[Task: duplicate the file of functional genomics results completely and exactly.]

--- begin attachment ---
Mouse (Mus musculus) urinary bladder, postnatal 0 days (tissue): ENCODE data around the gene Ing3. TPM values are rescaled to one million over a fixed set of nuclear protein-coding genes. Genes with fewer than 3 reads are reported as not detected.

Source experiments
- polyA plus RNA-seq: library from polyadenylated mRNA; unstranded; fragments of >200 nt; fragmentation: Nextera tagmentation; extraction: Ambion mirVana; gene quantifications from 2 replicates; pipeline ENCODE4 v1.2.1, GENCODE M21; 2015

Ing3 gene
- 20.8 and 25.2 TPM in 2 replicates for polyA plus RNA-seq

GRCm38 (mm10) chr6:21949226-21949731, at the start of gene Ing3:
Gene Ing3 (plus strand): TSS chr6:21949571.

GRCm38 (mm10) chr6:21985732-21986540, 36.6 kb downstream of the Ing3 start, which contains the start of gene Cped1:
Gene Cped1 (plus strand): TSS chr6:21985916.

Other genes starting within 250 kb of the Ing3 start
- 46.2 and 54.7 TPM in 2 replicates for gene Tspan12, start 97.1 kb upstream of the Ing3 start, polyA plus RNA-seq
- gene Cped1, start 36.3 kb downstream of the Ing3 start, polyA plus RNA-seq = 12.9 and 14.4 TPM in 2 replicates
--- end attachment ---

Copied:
Mouse (Mus musculus) urinary bladder, postnatal 0 days (tissue): ENCODE data around the gene Ing3. TPM values are rescaled to one million over a fixed set of nuclear protein-coding genes. Genes with fewer than 3 reads are reported as not detected.

Source experiments
- polyA plus RNA-seq: library from polyadenylated mRNA; unstranded; fragments of >200 nt; fragmentation: Nextera tagmentation; extraction: Ambion mirVana; gene quantifications from 2 replicates; pipeline ENCODE4 v1.2.1, GENCODE M21; 2015

Ing3 gene
- 20.8 and 25.2 TPM in 2 replicates for polyA plus RNA-seq

GRCm38 (mm10) chr6:21949226-21949731, at the start of gene Ing3:
Gene Ing3 (plus strand): TSS chr6:21949571.

GRCm38 (mm10) chr6:21985732-21986540, 36.6 kb downstream of the Ing3 start, which contains the start of gene Cped1:
Gene Cped1 (plus strand): TSS chr6:21985916.

Other genes starting within 250 kb of the Ing3 start
- 46.2 and 54.7 TPM in 2 replicates for gene Tspan12, start 97.1 kb upstream of the Ing3 start, polyA plus RNA-seq
- gene Cped1, start 36.3 kb downstream of the Ing3 start, polyA plus RNA-seq = 12.9 and 14.4 TPM in 2 replicates